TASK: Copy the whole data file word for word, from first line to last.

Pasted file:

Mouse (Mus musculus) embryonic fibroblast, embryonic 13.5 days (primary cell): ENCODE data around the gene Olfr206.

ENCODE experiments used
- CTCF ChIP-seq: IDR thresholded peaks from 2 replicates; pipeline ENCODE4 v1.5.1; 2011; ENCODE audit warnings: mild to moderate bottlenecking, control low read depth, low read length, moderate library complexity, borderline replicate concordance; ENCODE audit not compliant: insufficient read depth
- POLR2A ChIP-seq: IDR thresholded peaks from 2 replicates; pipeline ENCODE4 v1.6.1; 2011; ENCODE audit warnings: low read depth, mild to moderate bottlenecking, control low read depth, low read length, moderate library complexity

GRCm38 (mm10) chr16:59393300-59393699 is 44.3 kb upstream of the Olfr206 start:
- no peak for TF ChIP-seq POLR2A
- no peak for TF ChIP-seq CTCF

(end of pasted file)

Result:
Mouse (Mus musculus) embryonic fibroblast, embryonic 13.5 days (primary cell): ENCODE data around the gene Olfr206.

ENCODE experiments used
- CTCF ChIP-seq: IDR thresholded peaks from 2 replicates; pipeline ENCODE4 v1.5.1; 2011; ENCODE audit warnings: mild to moderate bottlenecking, control low read depth, low read length, moderate library complexity, borderline replicate concordance; ENCODE audit not compliant: insufficient read depth
- POLR2A ChIP-seq: IDR thresholded peaks from 2 replicates; pipeline ENCODE4 v1.6.1; 2011; ENCODE audit warnings: low read depth, mild to moderate bottlenecking, control low read depth, low read length, moderate library complexity

GRCm38 (mm10) chr16:59393300-59393699 is 44.3 kb upstream of the Olfr206 start:
- no peak for TF ChIP-seq POLR2A
- no peak for TF ChIP-seq CTCF